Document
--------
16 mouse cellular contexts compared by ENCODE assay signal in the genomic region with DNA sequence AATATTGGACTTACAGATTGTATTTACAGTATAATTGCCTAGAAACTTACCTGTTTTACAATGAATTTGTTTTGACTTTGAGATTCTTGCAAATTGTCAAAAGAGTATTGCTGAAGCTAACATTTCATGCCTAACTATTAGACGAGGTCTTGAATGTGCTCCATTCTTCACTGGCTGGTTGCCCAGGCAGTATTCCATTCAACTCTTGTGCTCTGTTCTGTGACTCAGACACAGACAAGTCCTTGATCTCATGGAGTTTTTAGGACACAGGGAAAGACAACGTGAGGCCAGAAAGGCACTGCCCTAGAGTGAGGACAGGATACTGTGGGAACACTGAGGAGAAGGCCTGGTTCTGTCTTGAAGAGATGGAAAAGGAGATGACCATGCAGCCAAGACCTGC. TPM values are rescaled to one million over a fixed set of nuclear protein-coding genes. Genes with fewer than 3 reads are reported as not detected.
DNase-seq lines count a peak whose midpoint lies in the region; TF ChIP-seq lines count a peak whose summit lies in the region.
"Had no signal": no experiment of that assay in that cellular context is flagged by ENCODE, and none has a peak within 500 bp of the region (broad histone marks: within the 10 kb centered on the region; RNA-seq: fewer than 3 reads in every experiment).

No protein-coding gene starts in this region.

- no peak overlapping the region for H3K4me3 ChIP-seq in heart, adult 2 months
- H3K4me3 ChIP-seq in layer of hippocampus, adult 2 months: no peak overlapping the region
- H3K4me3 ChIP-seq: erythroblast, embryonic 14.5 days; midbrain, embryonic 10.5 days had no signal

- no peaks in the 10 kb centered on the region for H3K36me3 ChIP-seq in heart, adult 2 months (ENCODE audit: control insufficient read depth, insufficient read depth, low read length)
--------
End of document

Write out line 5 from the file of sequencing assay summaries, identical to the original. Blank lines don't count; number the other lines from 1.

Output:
- no peak overlapping the region for H3K4me3 ChIP-seq in heart, adult 2 months